Liam Ferguson fondly reviews an old favourite by Supergiant Games
With the recent success of Supergiant Games’ newest front, Hades, I thought it apt to revisit my personal favourite from the developer, 2014’s Transistor. The game centres around Red, a mute singer who has lost her voice following an attempt on her life that leaves her boyfriend trapped inside a sword known as the Transistor. The player is met with consistent narration from the sword they wield as they traverse a beautifully rendered cyberpunk city known as Cloudbank to enact revenge against those who tried to kill Red.
The gameplay is astounding, blending traditional elements of a top down beat ‘em up game similar to Supergiant’s previous work, Bastion, with a time stopping mechanic that allows the player to plan out their movements as if it were a real-time strategy game. Stopping time to plan out your turn and see how the chain of attacks succeeds, or fails, brings a never-ending amount of satisfaction. You essentially have four lives, with an ability disappearing whenever your health bar depletes (which takes two checkpoints to regenerate). This adds to the strategic elements of the game, as you may have to plan for working without an ability you rely on if you mess up a turn. Transistor urges you to mix and match these abilities together, as different combinations allow you to expand the lore of the world and its characters, building upon Red’s backstory. This time stopping mechanic, paired with the means to add a deluge of abilities to existing ones, as well as limiters to enhance the difficulty of gameplay, make for a riveting experience. Even years after my original playthrough, it was interesting as ever. There is also a decent range of enemy types with the ones you become familiar with, levelling up in rank themselves and posing new threats to you every few levels. The boss fights are also quite varied from your standard robots to a giant worm that you have to climb inside of to defeat.
Additionally, it wouldn’t be a Supergiant game without an impeccable soundtrack. As has become the standard with their work, Darren Korb scored Transistor, and as usual, he outdid himself. As the protagonist is a singer who lost her voice, it is only natural that the game is accelerated through the use of music. Whether it’s subtly in the background to support the dialogue, a cutscene told entirely through song, or the final credits sequence, the score of Transistor brings the game to life completely. Regardless of it using pure instrumentals or vocals from Ashley Barrett, an immense amount of emotion is consistently displayed via music. The soundtrack is enough to transport me back to a simpler time and makes the experience of replaying the game so much more enjoyable, really contributing to the memory of my playing it the first time around.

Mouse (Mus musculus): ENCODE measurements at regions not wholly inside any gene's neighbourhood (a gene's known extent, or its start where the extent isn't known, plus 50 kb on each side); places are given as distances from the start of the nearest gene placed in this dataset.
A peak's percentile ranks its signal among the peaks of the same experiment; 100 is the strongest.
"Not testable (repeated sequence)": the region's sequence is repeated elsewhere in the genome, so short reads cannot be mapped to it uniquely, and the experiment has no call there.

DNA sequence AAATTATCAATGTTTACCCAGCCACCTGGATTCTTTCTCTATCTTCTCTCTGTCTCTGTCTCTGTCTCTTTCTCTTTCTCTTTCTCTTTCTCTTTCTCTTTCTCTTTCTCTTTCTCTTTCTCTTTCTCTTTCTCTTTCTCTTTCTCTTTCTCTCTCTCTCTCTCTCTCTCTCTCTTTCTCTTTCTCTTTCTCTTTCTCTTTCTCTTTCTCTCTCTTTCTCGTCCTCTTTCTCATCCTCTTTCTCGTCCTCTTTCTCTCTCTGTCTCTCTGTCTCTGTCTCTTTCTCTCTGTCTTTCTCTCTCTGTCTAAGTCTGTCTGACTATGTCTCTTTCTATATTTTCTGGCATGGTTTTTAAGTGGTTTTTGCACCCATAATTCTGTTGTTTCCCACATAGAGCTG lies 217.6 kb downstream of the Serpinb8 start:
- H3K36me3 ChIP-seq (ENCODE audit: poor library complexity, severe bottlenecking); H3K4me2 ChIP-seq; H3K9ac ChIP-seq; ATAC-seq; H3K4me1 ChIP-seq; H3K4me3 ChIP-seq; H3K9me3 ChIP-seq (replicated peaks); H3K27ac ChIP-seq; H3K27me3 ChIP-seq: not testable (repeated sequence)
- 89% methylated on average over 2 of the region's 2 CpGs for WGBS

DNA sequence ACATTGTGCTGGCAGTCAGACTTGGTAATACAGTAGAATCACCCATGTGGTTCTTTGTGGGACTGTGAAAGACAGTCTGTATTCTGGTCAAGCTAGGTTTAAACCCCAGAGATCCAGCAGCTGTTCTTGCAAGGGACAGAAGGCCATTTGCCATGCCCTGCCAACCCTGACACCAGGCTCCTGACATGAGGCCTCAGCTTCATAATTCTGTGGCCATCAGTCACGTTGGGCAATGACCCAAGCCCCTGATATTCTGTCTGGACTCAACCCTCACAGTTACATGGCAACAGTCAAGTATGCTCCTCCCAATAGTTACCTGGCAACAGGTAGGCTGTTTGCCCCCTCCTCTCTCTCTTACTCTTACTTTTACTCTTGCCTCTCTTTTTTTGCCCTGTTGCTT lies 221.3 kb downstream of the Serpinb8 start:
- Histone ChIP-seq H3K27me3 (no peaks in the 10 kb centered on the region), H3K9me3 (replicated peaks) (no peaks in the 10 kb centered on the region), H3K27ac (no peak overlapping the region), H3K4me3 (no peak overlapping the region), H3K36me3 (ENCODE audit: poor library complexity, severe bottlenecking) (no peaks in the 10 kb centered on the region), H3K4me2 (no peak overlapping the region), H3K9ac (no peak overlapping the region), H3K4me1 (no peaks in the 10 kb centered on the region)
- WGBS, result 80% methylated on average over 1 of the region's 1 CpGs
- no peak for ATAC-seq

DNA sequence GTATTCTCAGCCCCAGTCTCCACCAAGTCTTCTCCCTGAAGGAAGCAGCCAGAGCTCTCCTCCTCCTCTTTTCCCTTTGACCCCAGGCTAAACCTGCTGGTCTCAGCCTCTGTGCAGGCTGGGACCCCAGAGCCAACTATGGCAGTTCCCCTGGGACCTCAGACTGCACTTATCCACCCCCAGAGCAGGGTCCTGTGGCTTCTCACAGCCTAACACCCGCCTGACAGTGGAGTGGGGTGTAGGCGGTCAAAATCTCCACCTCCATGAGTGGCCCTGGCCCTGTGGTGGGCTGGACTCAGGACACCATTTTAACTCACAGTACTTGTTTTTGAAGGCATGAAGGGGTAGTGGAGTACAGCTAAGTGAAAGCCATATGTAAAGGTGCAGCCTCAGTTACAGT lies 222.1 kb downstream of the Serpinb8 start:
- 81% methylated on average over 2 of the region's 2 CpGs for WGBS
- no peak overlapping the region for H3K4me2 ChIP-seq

Visually, the game is also astounding with the wonderfully rendered Cloudbank serving as a perfect backdrop to the game’s story. Buildings, posters, and general environmental design never waivers, with each area feeling distinct from the last, while never clashing against the overall aesthetic. The cutscenes are all done through 2D drawings which add to the stylistic art direction, and these scenes really stuck with me the first time around, further adding to my nostalgic playthrough. The art style itself even shifts in certain sequences, at one point emulating that of an ancient Greek vase for example. Every nook and cranny is eye-catching enough to make you explore it, and while certain character models themselves look a little stilted at times, there’s no denying the level of polish put into the environments and how they’re used to bring the game’s narrative to fruition.
The voice acting and dialogue within the game are similarly brilliant, as is also typical of Supergiant’s work. The soothing narration from the titular Transistor you carry at all times completely aides the silent protagonist. Whether he’s providing exposition, cracking jokes, or delving into more serious topics, the impeccable voice work from Logan Cunningham bolsters the story forward and helps you believe in the world and narrative presented. This voice work, alongside well-rounded dialogue and top-notch environmental storytelling creates an unforgettable experience with a bitter-sweet, cathartic ending.
All in all, Transistor is incredible. The team at Supergiant take you on a meticulously crafted narrative adventure with rewarding, strategic combat and gorgeous, luscious art design to boot. Incorporating an open sandbox area with various challenges to complete and a New Game Plus that awards you with more lore, the game gives you plenty of reasons to replay. It took me about four or five hours to play through the game again for this review and even though I’ve played it a few times at this point every beat still hits just as hard.